Samivaya JD is the human and story behind his self-titled YouTube channel, which offers a glimpse into the many unique aspects of his life. His personable videos offer a window into not just one, but many minority labels, including the culture and lifestyles that come with them.
But what are they, exactly? And who is he? Read on to discover a glimpse of this young man’s story.
Who is Samivaya JD?
Samivaya JD, better known as JD, has a kaleidoscope of labels that make up his identity. He is Hopi, for one. Samivaya is his tribal name, whereas JD is his nickname. Beyond that, he has albinism, is legally blind, and is a member of the LGBTQ community.
Needless to say, he’s used to being different. Growing up in an indigenous community where the only light-skinned people around were teachers or the few older members of the tribe who also had albinism, he naturally stood out.
His condition is called oculocutaneous, which affects his skin tone, his hair color, and his vision. He’s been legally blind since birth, which set him apart even more as his condition planted him at the front of the class with needs for assistive technology and resources.
“My eyes are sensitive to bright light, direct life, and glare,” JD explains. “So if my teachers wrote in a red or pink marker on a white background, I couldn’t see it very well.”
He is nearsighted, often wears sunglasses to reduce bright lights and glare, and he can’t legally drive. Yet it hasn’t stopped him from thriving. When JD isn’t creating content for his YouTube channel, he works at a middle school in Tucson, Arizona. There, he teaches his students how to understand, accept, and embrace their own individual identities.
“We have several students who are going through a phase in their life where they’re just discovering themselves,” JD says. “I’m out in my work environment and I try to make myself available as a resource. But to find that resource in other people, you have to be willing to put yourself out there.”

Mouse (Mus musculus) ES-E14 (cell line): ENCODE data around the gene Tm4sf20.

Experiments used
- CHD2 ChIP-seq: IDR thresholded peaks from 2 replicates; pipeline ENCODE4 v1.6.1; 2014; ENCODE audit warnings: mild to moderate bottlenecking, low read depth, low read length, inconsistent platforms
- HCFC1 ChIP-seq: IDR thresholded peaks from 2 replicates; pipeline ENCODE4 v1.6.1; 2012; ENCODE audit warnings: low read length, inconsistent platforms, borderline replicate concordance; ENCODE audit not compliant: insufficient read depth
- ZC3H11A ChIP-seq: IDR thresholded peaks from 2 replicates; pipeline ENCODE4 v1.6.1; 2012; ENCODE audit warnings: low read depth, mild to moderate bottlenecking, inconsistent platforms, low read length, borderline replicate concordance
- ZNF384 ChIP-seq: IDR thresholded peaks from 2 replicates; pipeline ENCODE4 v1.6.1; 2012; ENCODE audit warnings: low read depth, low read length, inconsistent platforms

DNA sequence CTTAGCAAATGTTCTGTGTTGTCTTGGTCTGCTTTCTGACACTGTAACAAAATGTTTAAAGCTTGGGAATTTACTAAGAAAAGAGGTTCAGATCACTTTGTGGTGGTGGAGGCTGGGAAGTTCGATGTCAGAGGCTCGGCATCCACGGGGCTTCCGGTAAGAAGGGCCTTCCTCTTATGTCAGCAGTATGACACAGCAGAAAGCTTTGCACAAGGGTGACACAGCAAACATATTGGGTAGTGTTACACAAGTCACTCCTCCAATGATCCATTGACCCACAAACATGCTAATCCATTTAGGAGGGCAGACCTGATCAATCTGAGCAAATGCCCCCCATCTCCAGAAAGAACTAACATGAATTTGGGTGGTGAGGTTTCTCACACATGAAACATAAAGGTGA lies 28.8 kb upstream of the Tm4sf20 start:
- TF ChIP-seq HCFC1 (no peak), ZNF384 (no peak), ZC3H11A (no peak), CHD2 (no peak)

While a support system is always encouraged, it isn’t the whole formula. Whether you have a disability or you find yourself identifying with a label that isn’t considered the “norm”, accepting who you are must start within yourself.
“I think my purpose is coming from an educational stance,” JD admits. “I’m wanting to advocate and educate other people and break these stereotypes; these notions that other people have. But when it comes to having a visible disability and something that is noticeable about your presence, I think it has to come to your own terms. The one thing that I have learned through making my content and interacting with other leaders in their community, it’s something that has to come from within.”
Everyone Has a Story to Tell
JD firmly believes that we are all a living story that learns and evolves from the narratives of others as much as our own experiences. In fact, it’s a driving force behind his YouTube channel and its more than 1,800 followers.
“My number one message is we all have our own stories to share,” JD proclaims. “That’s what I’m doing through this channel. I’m allowing other people to look into my experiences and sharing these different chapters I have to share with an audience that wishes to see it. Traditionally, teaching has been done through storytelling and it’s through stories that learning becomes intimate. In sharing our stories, we are sharing our vulnerabilities with other people.”
Some chapters are better than others, but that doesn’t mean they shouldn’t be experienced fully. When you’re different or you live with a disability, it’s important to face and understand it.
“You’re always going to encounter some sort of obstacle regardless if we have overcome so much already in the past,” he reminds us.
We have to accept these limitations and to accept who we are while finding joy in the things we are capable of. Yet it’s also important to remember that many things in life have alternative paths or solutions.
“We all have our strengths,” JD says. “Our conditions may hinder us from being able to perform certain tasks, but that doesn’t mean we should limit ourselves. Look at me, I’m legally blind and I’m going on year two now of coaching [soccer]!”
A Word on Bridging the Accessibility Gap
One thing JD did want to mention is the need for us to bridge the gap between the majority and those with accessibility needs. In a world that’s in constant evolution, especially in our digital age, we need to remember how to include everyone.
“When new technology gets out, one of the things that get left out is how can you include the disabled community,” JD states. “Even if you are not part of the disabled community, there is always a community out there that will always have to advocate for inclusion.”
Disabled or not, change happens only when we acknowledge all communities and work together toward a unified world. This includes bridging the accessibility gap in today’s society.
We’re All In This Together
“It’s something we’re always going to encounter because it takes everybody coming together in order to help others see the bigger picture,” JD says.
And here at Dreamscape Foundation, we agree wholeheartedly. While it often takes a conscious effort to see the world through others’ eyes, doing so allows us to work together toward a community that embraces everyone, differences and all.« PreviousNext »